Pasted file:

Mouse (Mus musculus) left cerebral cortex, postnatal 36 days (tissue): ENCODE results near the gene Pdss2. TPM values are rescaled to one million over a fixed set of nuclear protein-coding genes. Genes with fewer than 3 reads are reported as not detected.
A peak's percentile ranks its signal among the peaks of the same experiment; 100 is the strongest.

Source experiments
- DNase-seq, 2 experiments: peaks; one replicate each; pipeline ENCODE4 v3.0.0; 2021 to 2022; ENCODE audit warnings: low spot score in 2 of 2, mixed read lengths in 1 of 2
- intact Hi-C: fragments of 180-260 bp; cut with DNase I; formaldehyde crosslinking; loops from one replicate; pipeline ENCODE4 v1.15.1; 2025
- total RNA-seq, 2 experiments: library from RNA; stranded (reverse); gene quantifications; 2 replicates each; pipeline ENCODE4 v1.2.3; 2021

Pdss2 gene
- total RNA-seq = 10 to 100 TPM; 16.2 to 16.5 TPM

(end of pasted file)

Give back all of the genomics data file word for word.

Mouse (Mus musculus) left cerebral cortex, postnatal 36 days (tissue): ENCODE results near the gene Pdss2. TPM values are rescaled to one million over a fixed set of nuclear protein-coding genes. Genes with fewer than 3 reads are reported as not detected.
A peak's percentile ranks its signal among the peaks of the same experiment; 100 is the strongest.

Source experiments
- DNase-seq, 2 experiments: peaks; one replicate each; pipeline ENCODE4 v3.0.0; 2021 to 2022; ENCODE audit warnings: low spot score in 2 of 2, mixed read lengths in 1 of 2
- intact Hi-C: fragments of 180-260 bp; cut with DNase I; formaldehyde crosslinking; loops from one replicate; pipeline ENCODE4 v1.15.1; 2025
- total RNA-seq, 2 experiments: library from RNA; stranded (reverse); gene quantifications; 2 replicates each; pipeline ENCODE4 v1.2.3; 2021

Pdss2 gene
- total RNA-seq = 10 to 100 TPM; 16.2 to 16.5 TPM